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Wavy-Leaf Thistle

Wavy-Leaf Thistle
Cirsium undulatum (Nutt.) Spring.
(Order Asterales; Family Asteraceae)

Wavy-Leaf Thistle and sulfur butterfly (Kansas Wildflowers and Grasses:

Stems: The stems are simple or sparingly branches. They are grooved, erect, and stout. They are leafy as well. They can grow anywhere from 1 to 4 feet high.
Leaves: The leaves are alternate, crowded and usually pinnately lobed. Their shape is laceolate to elliptic and range from 4 to 12 inches long and 1 to 3 inches wide. They are light green on the top side and densely white-woolly below. The margins are wavy and bear yellow spines.
Inflorescence: The inflorescence is one, solitary urn-shaped head at the terminal end of the plant. It ranges from 1 to 1.5 inches wide. There are bracts that are conspicuous light-colored ridges on the back and they are tipped with short spines.
Flowers: Unlike most Asteraceae flowers, the ray florets are absent. The disc florets are numerous in number and are purple to pink.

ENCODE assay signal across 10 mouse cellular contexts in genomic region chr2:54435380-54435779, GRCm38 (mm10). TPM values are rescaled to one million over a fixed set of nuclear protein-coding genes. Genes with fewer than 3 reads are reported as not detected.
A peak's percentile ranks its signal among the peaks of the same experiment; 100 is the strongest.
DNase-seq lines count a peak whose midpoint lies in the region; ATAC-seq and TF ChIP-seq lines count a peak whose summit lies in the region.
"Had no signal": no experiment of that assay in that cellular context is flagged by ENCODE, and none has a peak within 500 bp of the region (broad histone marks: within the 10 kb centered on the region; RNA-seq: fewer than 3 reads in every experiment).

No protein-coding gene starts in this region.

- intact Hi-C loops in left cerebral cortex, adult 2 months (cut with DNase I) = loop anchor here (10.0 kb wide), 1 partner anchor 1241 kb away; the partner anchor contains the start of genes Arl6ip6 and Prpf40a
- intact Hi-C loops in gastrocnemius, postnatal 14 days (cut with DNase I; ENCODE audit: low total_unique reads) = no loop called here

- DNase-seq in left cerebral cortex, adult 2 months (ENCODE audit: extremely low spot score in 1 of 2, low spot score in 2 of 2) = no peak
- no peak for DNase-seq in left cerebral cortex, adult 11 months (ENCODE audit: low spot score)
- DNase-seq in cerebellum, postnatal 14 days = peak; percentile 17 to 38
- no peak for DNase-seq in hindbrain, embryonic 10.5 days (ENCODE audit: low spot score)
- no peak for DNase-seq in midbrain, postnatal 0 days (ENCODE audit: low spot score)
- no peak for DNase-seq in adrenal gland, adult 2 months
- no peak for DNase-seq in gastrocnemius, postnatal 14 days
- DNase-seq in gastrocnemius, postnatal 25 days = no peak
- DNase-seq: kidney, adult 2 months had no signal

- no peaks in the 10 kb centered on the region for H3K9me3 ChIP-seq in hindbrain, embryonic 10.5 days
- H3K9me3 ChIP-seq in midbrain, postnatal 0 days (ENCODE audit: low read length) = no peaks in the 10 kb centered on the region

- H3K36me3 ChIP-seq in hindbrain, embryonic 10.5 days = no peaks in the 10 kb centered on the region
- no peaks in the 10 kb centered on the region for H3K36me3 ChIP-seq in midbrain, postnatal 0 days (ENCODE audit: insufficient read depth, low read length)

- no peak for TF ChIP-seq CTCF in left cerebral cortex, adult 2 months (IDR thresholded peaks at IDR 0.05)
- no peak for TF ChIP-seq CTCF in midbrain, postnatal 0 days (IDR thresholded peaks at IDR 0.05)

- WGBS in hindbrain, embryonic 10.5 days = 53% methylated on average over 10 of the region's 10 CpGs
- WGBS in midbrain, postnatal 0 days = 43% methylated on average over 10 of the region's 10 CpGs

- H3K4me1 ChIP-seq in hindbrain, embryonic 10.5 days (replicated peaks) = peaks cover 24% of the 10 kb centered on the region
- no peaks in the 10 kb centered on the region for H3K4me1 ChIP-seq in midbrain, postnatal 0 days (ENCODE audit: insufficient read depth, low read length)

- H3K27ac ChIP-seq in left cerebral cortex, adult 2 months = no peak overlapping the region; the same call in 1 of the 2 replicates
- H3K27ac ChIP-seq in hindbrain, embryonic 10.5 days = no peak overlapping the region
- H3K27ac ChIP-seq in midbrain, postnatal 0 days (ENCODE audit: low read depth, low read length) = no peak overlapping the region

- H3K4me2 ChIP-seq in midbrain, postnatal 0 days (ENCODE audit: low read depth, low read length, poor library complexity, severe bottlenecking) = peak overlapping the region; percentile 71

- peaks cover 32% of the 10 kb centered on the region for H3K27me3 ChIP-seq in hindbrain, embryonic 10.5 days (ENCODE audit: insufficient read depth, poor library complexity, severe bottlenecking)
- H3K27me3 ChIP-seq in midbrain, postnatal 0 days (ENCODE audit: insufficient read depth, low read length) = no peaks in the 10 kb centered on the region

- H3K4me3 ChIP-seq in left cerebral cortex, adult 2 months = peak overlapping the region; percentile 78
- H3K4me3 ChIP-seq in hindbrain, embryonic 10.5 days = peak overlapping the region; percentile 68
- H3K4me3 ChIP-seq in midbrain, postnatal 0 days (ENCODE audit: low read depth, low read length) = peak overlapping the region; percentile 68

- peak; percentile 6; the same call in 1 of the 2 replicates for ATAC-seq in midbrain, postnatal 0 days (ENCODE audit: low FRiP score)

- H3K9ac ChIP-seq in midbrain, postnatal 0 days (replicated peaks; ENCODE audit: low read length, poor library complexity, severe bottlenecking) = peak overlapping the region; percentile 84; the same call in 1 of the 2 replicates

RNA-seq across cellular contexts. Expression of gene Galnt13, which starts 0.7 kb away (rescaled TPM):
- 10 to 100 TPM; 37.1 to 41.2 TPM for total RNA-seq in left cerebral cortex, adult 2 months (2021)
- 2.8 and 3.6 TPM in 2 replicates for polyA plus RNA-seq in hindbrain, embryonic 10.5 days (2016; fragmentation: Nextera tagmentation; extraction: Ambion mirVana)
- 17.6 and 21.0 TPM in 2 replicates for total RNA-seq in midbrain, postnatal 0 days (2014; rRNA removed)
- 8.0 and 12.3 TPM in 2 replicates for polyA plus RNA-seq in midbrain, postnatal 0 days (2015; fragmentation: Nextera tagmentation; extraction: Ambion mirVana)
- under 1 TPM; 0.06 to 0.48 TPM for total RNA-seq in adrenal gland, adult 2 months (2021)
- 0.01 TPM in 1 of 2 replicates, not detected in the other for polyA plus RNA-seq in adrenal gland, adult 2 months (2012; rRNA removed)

Fruits: The fruits are called achenes and are smooth and brown. They are tipped with white feather-like bristles and enclosed a small seed.

Flowering Period: This flower blooms in June, July and August.

Distribution: Cirsium undulatum in the United States. From the USDA Plants Database


Distribution Kansas: From the USDA Plants Database


Native Status: Wavy-Leaf Thistle is native to both the United States and Kansas.

Habitat: These plants are predominately found in dry prairies, over-grazed pastures, roadsides, and open disturbed areas.

Uses: The Native Americans used the roots as a food source and to make a medicinal tea.  

Conservation status: Secure


Kansas Wildflowers & Grasses:

Weberling, Focko , & Pankhurst, R.J. (1992). Morphology of flowers and inflorescence. Great Britain: University Press, Cambridge.


Image Credits:
Kansas Wildflowers and Grasses:

United States and Kansas Distribution Map from the USDA Plants Database


Submitted by: Kiersten Dixon, July 2011.


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